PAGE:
Published January 31, 2013
City recognizes young brothers who survived carjacking
By Sara Kandel email@example.com
ROSEVILLE — Police Chief James Berlin saved the two youngest recipients for last at a citizen and police awards ceremony held during the regular City Council meeting Jan. 22.
Chester Staniszewski is only 8 years old; his brother Daniel is 6 years old. Chester received the citizens medal of valor for his role in saving his own life and his brother’s after the car they were in was carjacked this past fall.
Seemingly everyone in the room leaned forward with a smile when the brothers were called up to receive their awards. Most of the audience seemed to be there in support of them.
Standing in front of the room, they looked like average kids. Chester smiled and looked around from Berlin to his brother to the audience. Daniel’s head was down, but every once in a while, his eyes would sneak up for a peek of the room, and he’d giggle, adjusting his weight from foot to foot.
Yet, less than six months ago, they and their mother were the victims of a violent crime.
It was just before 9 a.m. Oct. 4 and their mom, Stefanie Staniszewski, was preparing to drop the boys off at school when she realized she had to run something back inside the house.
“Mom was getting ready to take the boys to school, and like all of us have done on many, many occasions, she had the boys out in the car and forgot something in the house, so she ran back in the house,” Berlin said. “She wasn’t gone for more than a matter of seconds.”
“I just had to put something right inside the door,” Staniszewski said. “I didn’t even have to go all the way inside. I saw him walking down the street when I was locking the door.”
When she saw the suspect turn up her driveway, she instantly raced off her porch and toward the car. He made it to the 2009 Jeep Grand Cherokee first.
“He sort of shoved me out of the way,” she said. “That’s how close I was to the car.”
Staniszewski hurled herself toward the car, screaming and pleading with the man to not drive off with her children. She refused to get out of the way; he could have her car, but not her boys, and he’d have to go through her to take them.
“This (suspect), a coward, rather than just stopping the car, putting it in reverse or going some other direction, ran Mrs. Staniszewski over, causing severe injuries,” Berlin said.
“The individual took off down the street, now realizing the two boys were in the car, and again because he has such ‘courage,’ he jumped out of the moving car, leaving the two boys to their own devices rather than just putting it in park.”
That’s when Chester jumped into action, unbuckling his little brother, opening the door of the moving car and, covering their heads, rolling them to safety just before the car crashed into a telephone pole at the end of the street.
“It’s amazing that someone so young could have such presence of mind, not only to think of himself, but also to think of his little brother first as they exited the vehicle,” Berlin said. “But, that’s when the little-boy part kicked back in.”
The two boys raced down the street, running as fast as they could toward their house. When they got there, they found their mother lying injured on the ground.
“Not understanding the severity of her injuries, they did what all little kids do when hurt that makes every boo-boo better: They went in the house, got some ice cubes and a Band-Aid to come out and help mom,” Berlin said, drawing a mixture of smiles and tears from the crowd.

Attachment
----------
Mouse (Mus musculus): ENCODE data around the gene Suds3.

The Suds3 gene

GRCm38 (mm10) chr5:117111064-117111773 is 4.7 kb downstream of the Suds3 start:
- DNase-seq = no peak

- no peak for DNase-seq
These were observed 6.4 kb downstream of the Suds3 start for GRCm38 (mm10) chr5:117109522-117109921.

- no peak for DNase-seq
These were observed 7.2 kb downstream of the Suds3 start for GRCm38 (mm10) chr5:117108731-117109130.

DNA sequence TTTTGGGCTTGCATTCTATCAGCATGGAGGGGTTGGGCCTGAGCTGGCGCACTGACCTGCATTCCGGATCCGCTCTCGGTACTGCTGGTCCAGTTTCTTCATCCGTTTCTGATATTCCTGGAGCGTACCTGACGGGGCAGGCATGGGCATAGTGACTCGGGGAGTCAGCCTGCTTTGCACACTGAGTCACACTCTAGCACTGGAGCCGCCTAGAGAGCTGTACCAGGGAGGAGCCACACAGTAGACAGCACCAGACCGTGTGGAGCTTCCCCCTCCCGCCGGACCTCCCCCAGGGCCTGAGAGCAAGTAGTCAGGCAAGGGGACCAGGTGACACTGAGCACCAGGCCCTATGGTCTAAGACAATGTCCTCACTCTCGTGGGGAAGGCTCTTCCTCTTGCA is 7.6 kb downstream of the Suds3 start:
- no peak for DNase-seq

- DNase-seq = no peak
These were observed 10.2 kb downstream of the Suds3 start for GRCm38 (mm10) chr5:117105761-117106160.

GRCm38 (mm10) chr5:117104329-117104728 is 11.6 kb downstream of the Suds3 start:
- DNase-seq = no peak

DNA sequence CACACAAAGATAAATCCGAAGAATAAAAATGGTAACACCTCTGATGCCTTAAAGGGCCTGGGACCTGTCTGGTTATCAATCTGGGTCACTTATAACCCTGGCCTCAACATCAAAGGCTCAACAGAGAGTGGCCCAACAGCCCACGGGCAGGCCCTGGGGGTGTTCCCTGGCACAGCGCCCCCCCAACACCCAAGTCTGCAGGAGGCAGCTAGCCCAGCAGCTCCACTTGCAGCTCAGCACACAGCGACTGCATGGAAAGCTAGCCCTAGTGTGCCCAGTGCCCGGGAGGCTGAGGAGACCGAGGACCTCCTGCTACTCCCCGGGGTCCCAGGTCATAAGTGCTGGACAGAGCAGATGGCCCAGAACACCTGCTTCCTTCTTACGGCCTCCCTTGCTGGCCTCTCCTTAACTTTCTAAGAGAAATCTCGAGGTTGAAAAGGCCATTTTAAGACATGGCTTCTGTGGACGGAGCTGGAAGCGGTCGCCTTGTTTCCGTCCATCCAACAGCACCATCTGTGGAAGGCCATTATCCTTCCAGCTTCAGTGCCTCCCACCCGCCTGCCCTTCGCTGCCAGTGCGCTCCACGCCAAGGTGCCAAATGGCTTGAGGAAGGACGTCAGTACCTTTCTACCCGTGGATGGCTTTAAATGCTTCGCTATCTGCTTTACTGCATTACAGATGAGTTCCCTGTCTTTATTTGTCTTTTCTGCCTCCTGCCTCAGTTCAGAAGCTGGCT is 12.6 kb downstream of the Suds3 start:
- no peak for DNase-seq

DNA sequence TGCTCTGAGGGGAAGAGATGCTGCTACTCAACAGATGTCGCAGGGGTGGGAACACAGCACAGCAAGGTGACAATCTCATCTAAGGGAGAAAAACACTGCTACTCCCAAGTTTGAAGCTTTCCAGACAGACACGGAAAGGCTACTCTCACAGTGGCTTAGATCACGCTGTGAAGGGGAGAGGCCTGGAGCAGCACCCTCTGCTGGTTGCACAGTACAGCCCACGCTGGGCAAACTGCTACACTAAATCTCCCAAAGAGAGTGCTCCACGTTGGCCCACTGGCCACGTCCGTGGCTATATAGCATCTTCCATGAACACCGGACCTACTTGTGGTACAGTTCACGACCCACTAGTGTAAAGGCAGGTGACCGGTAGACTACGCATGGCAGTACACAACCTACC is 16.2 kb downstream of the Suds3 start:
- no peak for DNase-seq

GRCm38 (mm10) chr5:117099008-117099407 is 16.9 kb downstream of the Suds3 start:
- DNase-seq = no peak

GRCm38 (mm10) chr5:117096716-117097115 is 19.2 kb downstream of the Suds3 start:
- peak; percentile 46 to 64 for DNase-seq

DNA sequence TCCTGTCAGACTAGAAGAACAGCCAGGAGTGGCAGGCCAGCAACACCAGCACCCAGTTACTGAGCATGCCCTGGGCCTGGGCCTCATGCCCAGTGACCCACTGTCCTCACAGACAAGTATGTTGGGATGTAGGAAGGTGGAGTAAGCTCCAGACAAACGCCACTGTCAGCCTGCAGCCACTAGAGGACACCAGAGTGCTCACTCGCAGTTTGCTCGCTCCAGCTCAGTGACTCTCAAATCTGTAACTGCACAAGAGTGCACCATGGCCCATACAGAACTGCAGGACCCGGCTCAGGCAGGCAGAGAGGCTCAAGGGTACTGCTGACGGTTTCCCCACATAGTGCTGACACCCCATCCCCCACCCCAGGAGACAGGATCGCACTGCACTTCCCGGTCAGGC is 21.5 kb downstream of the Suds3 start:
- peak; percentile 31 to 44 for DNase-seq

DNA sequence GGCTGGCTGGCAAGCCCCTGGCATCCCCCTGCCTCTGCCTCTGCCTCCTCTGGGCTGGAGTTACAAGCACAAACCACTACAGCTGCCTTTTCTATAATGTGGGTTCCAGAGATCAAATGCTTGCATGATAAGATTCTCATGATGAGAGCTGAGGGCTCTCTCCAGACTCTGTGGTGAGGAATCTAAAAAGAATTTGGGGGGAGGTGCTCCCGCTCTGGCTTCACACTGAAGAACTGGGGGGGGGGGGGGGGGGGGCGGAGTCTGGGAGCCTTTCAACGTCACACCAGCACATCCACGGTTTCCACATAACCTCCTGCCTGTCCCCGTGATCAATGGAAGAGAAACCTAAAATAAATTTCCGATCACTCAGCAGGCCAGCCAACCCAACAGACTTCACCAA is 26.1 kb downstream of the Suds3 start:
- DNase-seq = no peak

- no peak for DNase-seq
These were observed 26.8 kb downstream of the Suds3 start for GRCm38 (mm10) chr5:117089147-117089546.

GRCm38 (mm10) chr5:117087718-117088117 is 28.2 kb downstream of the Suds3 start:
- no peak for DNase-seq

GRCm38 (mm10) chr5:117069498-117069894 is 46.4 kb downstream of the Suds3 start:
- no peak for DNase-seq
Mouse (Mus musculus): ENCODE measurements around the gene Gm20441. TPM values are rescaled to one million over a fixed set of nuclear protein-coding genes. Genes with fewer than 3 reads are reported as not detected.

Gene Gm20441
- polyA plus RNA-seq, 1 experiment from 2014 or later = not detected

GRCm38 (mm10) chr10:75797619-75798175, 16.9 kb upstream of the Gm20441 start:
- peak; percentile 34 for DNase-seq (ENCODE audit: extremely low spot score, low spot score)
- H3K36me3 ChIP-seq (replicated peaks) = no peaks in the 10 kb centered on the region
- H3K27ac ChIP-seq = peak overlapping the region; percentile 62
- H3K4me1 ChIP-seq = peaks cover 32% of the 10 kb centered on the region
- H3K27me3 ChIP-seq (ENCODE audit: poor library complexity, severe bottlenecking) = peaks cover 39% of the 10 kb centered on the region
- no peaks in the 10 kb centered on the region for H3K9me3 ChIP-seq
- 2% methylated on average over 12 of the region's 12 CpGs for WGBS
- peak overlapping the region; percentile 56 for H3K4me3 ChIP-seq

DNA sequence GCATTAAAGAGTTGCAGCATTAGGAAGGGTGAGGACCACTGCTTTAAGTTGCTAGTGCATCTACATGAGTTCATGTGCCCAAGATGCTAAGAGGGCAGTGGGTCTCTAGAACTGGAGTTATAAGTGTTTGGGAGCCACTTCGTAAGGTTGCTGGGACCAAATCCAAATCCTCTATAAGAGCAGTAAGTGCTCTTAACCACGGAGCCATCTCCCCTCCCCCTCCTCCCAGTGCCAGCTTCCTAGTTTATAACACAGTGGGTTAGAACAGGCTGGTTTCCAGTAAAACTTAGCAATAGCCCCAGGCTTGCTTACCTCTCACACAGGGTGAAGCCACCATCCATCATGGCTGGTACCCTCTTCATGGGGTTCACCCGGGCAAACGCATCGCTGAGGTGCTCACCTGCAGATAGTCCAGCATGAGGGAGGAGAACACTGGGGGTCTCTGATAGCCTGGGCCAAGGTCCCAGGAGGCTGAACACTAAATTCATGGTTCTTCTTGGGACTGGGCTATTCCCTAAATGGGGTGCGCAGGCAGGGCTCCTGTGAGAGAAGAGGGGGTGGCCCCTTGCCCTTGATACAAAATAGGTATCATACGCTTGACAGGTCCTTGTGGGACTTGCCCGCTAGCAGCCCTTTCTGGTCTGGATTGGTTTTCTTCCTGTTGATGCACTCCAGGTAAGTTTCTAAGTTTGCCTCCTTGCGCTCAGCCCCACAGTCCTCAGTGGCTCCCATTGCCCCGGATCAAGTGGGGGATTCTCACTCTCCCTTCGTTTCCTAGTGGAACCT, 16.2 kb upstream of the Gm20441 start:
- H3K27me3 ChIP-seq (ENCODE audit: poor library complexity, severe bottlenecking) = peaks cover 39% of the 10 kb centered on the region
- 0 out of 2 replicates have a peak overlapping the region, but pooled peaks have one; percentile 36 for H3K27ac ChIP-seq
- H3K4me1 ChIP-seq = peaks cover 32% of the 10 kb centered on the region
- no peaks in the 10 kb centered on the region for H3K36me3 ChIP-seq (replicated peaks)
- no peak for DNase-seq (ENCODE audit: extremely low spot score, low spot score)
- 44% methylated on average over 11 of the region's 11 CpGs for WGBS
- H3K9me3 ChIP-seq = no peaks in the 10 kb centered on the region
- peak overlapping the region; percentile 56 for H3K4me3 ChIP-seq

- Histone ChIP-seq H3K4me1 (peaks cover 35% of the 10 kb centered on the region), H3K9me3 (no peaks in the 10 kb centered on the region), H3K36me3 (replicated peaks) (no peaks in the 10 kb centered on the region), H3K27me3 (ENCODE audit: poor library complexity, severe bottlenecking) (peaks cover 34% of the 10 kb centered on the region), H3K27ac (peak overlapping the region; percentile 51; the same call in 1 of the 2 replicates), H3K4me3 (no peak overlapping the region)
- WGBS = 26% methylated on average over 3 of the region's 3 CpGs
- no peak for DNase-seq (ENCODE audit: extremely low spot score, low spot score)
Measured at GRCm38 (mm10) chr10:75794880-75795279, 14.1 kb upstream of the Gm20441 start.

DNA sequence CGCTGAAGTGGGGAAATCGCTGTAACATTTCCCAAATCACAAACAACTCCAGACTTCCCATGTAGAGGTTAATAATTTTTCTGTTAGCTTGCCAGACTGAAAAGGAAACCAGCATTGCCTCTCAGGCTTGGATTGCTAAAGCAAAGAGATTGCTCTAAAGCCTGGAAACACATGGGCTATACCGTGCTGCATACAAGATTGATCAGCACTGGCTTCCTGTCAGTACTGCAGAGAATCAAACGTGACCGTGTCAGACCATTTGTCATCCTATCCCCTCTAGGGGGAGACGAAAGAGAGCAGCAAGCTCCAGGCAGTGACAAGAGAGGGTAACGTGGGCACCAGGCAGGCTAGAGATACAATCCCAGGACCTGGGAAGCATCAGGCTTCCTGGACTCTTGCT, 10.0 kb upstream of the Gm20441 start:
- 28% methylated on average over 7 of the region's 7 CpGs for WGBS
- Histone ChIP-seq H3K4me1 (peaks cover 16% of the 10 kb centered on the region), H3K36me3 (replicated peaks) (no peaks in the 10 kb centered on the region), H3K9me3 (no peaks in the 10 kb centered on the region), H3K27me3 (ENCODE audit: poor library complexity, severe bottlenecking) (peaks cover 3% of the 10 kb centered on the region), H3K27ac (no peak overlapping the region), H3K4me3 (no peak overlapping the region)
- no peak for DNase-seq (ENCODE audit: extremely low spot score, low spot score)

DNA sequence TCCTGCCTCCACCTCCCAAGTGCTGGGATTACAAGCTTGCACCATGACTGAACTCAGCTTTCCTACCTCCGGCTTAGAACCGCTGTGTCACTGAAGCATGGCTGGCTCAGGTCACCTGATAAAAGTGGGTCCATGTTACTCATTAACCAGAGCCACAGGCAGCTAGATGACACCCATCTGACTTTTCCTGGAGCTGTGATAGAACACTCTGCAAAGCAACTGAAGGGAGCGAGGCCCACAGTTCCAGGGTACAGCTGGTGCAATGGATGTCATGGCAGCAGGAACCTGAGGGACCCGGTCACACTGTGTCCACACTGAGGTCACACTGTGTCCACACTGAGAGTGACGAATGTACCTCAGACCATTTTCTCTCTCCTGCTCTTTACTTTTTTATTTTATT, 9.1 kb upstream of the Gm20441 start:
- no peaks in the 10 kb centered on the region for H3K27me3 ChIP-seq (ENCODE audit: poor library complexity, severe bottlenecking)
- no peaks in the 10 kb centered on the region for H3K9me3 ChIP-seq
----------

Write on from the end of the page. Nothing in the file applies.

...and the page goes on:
Staniszewski was rushed to the hospital, where she was treated in intensive care for 24 hours before being listed in temporary serious condition with head trauma and severe leg injuries.
Staniszewski attended the award ceremony, showing little indication of just how serious her injuries were. She’s had one surgery so far, and doctors say at least two more await her.
For Staniszewski, the physical healing is just part of it.
“I can’t even begin to express the emotions that I have. They range from feeling so blessed and honored, happy and proud to be their mom — at least something good came out of this, they know they did something good, they are my heroes — to guilt. There is a lot of guilt,” she said after the ceremony.
“You read stuff like that on the news and it takes your breath away, my heart goes out to them, but then when it happens to you, it’s a different story. You never think it’s going to happen to you,” she said.
Staniszewski said she is seeing someone to help her work through the emotional healing process, and the boys are working with a school counselor. Even though they are young, they do have an understanding of what took place that morning.
“They will not even attempt to sit in a car, even if there is no key in it, without anyone present,” she said. “Nighttime is scary for them now. They worry if they hear noises. But for the most part, they are doing great. Their school, Pinewood Elementary in Warren, has been phenomenal. They have a counselor there that has taken them out weekly just to make sure they are doing OK.”
Unable to return to work until after the surgeries are completed, and without health insurance to depend upon, the Staniszewskis were concerned for a while, but they said their car insurance has been wonderful, and family, friends and even Staniszewski’s employer, co-workers and clients have pulled together to create a support system that amazes and humbles them.
“I have the best employer,” she said. “I work at Kitty’s Doctor in Grosse Pointe Woods for Dr. (Kim) Adrid. She’s been holding my job for me. She’s been so wonderful. She’s phenomenal. Everyone there has been. We’ve had so many people pour out with support. The amazing family that we have here today has been so helpful. We have a huge support system and that’s the thing that made us get through it.”